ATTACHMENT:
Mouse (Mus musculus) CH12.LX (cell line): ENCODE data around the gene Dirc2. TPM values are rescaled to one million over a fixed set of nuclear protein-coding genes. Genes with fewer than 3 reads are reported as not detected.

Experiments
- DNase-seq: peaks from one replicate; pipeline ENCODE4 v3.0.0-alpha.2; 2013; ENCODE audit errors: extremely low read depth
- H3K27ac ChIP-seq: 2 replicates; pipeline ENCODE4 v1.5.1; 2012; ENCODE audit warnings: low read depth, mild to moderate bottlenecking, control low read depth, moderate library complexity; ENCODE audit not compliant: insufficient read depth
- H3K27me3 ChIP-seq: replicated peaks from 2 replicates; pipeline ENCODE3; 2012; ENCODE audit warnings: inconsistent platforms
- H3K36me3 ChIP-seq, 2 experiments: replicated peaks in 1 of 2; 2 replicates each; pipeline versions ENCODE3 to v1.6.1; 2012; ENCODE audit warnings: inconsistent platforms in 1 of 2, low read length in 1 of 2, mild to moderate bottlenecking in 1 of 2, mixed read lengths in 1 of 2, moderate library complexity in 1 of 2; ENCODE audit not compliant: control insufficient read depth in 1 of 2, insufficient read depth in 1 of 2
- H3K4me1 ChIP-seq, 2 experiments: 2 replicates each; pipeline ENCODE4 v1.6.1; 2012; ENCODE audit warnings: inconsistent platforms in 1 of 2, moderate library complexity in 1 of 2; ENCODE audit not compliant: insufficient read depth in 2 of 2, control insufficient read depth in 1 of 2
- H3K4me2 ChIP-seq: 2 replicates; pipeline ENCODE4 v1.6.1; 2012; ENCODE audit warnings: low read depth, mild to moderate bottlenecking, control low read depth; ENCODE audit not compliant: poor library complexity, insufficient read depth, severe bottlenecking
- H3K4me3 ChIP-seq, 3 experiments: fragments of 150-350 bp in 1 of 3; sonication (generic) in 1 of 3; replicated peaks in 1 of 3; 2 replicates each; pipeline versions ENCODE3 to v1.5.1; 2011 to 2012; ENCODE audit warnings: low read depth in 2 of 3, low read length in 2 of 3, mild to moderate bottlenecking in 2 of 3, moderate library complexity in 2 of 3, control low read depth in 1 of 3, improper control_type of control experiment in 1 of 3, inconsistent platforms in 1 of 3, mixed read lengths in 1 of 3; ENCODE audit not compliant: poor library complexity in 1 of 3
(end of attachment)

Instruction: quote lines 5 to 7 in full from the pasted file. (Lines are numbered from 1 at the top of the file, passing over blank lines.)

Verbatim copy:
- H3K27me3 ChIP-seq: replicated peaks from 2 replicates; pipeline ENCODE3; 2012; ENCODE audit warnings: inconsistent platforms
- H3K36me3 ChIP-seq, 2 experiments: replicated peaks in 1 of 2; 2 replicates each; pipeline versions ENCODE3 to v1.6.1; 2012; ENCODE audit warnings: inconsistent platforms in 1 of 2, low read length in 1 of 2, mild to moderate bottlenecking in 1 of 2, mixed read lengths in 1 of 2, moderate library complexity in 1 of 2; ENCODE audit not compliant: control insufficient read depth in 1 of 2, insufficient read depth in 1 of 2
- H3K4me1 ChIP-seq, 2 experiments: 2 replicates each; pipeline ENCODE4 v1.6.1; 2012; ENCODE audit warnings: inconsistent platforms in 1 of 2, moderate library complexity in 1 of 2; ENCODE audit not compliant: insufficient read depth in 2 of 2, control insufficient read depth in 1 of 2